Given how far the queens have come since their seasons of Drag Race, it’s hard to imagine either of them putting their many projects to the side and returning to the mainstage anytime soon. However, Gottmik reveals that she is absolutely open to a comeback once she feels “more established” in other parts of her career. “I loved being on Drag Race,” she excitedly shares. “I literally had the best time of my life. It feels like a drag summer camp and I just love that environment and going on something like All Stars would be really fun and, like I said, I’ve grown so much already. So I definitely would love that in the future.” On the other hand, Violet says she has “finally” started feeling “comfortable enough to keep pursuing things outside of the Drag Race world” after at times feeling defined by her time on the show. “I used to say that I would love to go back, but I don’t think so anymore – it’s just not for me,” she says after thinking for a moment. “I finally feel like I’m at a place where I can sort of branch out and do other things and work on other projects. And I definitely love working in TV, but the Drag Race fandom in the franchise is just so intense.” She highlights the toll that getting ready for, filming and promoting a season of the show takes on your physical and mental health: “I am a lady of a certain age now…I get anxiety just thinking about Drag Race. It really was one of the hardest things I’ve done and I was in such a different headspace, whatever, eight years ago that I was just so determined and I was so driven and it was like, truly my only focus in life was drag and Drag Race and winning. And I was so determined and headstrong and I’m just not in that headspace anymore. So for me, it’s probably a no.” Violet does, however, joke that she is a Gemini and could always change her mind, with Gottmik quickly interrupting to say: “Oh, the second Ms RuPaul calls, she’ll get her ass back there!”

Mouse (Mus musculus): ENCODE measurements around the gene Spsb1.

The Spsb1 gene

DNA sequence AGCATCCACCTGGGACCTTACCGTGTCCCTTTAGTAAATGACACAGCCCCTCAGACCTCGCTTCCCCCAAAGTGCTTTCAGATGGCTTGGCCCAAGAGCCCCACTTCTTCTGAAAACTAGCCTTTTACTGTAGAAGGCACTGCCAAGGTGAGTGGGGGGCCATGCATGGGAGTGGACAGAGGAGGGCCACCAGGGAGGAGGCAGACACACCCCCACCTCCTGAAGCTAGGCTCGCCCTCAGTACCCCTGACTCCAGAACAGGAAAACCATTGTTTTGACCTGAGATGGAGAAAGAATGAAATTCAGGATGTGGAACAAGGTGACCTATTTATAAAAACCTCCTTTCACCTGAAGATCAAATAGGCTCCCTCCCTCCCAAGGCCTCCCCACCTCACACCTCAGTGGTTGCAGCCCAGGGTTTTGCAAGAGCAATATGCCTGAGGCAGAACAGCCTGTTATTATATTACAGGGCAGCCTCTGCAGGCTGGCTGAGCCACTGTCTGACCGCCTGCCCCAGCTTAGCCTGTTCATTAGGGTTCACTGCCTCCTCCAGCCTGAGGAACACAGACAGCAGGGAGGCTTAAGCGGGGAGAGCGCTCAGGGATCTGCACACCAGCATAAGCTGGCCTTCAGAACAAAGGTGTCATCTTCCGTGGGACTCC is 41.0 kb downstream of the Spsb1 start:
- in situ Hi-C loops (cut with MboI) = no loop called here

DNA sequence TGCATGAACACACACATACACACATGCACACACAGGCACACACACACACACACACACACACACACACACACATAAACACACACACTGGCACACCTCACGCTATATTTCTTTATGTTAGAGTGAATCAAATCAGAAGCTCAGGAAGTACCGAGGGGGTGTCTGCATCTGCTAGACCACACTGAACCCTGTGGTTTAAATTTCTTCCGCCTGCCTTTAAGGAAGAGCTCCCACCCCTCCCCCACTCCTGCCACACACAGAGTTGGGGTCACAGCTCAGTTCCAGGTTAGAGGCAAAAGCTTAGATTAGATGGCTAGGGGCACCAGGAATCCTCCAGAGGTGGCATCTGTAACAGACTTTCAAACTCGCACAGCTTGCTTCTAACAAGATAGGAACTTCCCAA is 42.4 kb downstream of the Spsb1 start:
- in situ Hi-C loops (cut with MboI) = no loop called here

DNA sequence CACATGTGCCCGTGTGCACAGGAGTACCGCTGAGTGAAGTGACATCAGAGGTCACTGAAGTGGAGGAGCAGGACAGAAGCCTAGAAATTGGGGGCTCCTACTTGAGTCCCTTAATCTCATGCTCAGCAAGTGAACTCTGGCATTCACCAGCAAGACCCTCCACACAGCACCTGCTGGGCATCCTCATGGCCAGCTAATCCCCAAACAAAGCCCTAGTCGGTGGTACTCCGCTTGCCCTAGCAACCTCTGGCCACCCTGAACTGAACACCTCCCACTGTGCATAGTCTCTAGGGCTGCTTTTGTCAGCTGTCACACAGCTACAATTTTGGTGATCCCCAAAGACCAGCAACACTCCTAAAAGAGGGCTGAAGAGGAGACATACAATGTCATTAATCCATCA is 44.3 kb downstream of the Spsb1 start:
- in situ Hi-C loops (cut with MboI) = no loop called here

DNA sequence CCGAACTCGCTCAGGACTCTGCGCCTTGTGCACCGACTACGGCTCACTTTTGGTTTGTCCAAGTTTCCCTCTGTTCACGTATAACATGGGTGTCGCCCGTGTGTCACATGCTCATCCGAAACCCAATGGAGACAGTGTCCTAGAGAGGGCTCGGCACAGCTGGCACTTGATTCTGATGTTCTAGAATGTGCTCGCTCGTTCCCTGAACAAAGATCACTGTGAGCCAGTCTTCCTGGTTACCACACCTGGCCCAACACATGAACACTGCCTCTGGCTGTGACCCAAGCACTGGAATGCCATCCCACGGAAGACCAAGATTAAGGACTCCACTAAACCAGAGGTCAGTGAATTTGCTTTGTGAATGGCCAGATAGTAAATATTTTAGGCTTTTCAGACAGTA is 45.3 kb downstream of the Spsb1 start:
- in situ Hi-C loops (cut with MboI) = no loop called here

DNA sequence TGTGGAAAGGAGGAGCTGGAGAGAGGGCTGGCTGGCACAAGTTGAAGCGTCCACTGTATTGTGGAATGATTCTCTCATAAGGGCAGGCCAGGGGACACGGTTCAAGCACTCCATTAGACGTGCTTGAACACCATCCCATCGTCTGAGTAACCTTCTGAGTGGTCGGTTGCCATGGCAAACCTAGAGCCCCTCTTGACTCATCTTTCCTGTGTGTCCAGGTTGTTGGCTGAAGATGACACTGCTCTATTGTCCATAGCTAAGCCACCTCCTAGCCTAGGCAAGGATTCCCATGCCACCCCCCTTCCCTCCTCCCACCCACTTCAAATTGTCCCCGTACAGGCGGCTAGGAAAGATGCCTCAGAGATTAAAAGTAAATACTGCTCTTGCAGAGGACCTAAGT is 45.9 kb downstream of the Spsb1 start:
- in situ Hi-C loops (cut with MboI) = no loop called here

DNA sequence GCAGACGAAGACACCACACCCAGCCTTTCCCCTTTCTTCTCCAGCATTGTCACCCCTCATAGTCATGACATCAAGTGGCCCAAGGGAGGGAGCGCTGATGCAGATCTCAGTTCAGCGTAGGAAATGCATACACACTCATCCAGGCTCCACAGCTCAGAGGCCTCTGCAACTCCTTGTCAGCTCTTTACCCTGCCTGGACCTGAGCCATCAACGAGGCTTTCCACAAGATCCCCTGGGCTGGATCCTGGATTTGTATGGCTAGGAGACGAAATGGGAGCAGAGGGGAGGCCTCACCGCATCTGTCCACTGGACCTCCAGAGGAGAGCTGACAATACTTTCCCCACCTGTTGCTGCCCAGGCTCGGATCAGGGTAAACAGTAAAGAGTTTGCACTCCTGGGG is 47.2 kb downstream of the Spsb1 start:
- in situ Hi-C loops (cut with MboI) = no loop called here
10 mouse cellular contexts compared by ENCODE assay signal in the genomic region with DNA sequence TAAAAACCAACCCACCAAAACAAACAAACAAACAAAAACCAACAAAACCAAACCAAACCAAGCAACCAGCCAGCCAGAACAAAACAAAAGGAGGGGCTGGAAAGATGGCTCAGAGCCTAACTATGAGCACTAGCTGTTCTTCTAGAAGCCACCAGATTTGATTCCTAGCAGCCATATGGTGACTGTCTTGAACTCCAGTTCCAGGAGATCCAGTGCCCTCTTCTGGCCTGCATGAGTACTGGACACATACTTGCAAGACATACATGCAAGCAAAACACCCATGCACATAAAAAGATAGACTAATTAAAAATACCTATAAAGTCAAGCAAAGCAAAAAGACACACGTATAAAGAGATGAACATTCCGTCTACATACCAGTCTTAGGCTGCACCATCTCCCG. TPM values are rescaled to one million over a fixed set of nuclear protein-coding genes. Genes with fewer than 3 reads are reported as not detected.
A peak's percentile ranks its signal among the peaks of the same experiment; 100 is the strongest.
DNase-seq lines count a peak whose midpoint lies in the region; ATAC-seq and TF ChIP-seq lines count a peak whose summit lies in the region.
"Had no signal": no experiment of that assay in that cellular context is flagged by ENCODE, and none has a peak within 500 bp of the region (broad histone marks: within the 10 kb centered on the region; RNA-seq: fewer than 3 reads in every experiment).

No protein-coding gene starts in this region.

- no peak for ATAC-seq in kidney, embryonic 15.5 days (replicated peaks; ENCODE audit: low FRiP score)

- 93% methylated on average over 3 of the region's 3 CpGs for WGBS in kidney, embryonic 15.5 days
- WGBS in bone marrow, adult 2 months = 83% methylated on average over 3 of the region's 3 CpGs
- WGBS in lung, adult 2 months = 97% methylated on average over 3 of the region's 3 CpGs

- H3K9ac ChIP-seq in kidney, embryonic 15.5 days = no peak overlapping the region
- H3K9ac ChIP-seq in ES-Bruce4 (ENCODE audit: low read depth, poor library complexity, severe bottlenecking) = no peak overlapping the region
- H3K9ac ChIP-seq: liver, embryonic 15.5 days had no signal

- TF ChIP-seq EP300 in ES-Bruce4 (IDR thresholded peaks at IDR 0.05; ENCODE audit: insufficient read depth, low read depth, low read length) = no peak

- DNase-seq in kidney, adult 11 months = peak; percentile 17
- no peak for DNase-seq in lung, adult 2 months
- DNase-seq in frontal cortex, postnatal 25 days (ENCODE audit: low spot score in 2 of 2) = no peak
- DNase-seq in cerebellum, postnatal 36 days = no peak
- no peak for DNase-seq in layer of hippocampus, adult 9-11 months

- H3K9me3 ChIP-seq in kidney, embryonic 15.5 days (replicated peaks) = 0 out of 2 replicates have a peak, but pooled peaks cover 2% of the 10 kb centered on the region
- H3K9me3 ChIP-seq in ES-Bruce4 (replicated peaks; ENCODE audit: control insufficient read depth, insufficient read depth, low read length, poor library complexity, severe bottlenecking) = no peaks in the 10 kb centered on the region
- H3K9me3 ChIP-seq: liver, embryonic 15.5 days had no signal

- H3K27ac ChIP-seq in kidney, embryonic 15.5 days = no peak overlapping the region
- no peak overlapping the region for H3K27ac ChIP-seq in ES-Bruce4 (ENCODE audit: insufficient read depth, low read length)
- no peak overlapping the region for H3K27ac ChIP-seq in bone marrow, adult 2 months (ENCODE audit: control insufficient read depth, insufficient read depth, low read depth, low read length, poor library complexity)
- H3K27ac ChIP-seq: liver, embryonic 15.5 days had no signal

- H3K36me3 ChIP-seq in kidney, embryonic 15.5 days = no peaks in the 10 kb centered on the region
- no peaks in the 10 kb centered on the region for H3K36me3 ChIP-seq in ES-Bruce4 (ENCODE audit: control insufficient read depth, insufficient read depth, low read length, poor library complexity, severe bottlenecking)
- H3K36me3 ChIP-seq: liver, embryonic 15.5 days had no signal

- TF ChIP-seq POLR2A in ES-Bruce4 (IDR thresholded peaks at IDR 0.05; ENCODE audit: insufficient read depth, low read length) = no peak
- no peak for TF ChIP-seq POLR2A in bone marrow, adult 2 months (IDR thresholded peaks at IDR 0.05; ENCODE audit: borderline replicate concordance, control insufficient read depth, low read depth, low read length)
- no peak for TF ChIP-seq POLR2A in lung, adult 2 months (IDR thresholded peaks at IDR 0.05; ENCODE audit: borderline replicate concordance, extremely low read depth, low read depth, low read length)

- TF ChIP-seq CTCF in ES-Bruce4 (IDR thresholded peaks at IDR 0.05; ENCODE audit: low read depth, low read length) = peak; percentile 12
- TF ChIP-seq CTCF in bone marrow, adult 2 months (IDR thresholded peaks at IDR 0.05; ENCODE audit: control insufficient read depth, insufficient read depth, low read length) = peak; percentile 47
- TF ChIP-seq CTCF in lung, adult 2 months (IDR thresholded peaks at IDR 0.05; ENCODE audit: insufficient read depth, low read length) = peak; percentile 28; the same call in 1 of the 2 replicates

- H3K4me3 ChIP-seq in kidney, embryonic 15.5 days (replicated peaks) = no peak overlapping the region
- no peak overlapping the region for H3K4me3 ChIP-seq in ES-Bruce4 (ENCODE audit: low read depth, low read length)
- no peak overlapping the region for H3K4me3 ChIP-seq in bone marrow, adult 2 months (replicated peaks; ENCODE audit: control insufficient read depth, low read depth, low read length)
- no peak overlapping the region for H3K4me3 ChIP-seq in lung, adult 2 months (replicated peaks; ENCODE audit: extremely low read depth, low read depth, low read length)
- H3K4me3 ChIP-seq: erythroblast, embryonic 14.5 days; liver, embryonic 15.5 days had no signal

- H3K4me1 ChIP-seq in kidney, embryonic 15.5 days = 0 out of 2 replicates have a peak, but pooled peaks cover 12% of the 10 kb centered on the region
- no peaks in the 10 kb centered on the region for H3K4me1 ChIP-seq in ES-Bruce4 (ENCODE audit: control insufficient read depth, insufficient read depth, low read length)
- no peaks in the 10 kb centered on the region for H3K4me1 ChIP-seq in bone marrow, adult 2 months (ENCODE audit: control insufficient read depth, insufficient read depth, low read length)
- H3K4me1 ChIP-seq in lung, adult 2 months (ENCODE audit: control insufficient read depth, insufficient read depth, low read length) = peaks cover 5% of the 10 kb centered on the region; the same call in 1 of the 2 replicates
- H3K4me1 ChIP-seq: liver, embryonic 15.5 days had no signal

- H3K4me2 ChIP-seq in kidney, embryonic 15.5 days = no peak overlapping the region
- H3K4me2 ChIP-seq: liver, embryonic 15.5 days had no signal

The recent overturning of Roe v. Wade has thrown the future of LGBTQ+ rights into uncertainty in the US, especially when it comes to hard-fought battles surrounding things like same-sex marriage. Discussing how they want to see things progress for the community, Gottmik and Violet each emphasise the importance of both societal and legal acceptance. “That’s what Violet and I are fighting for every single day,” Gottmik says, explaining that she still faces the issue of having to ask herself whether or not she has been offered a gig to tick a “diversity checkmark box” or because they actually want her. “It’s this weird game because that exists [and] it’s like, okay, this company just offered me a gorge job, but I’m not going to say yes to it because I just googled them and they have done sketchy, weird, not nice stuff to the community.” Violet is quick to agree, adding that it sometimes feels as though LGBTQ+ people “are looked at as truly like second class or accessories to cis-hetero people.” She wants “us to fully come into our own and own the power of being queer even more” and uses Drag Race as an example of how far we still have to go: “It didn’t start winning Emmys until like eight years in, you know? And for me, the first couple of seasons were so impactful and such amazing television, and it just feels like it takes so long to get recognised and to get our accolades and our little claps. It just feels like, comparatively, it’s not on the same level and I think it has to do with bigotry and homophobia.” Looking at the “long journey” ahead of us on the road to achieving equality, Gottmik plans to pursue more work in activism. “All we can do is keep being loud and keep being proud and keep being ourselves and standing up for the community,” she says. “The fight is not over and I’m not stopping anytime soon, honey.”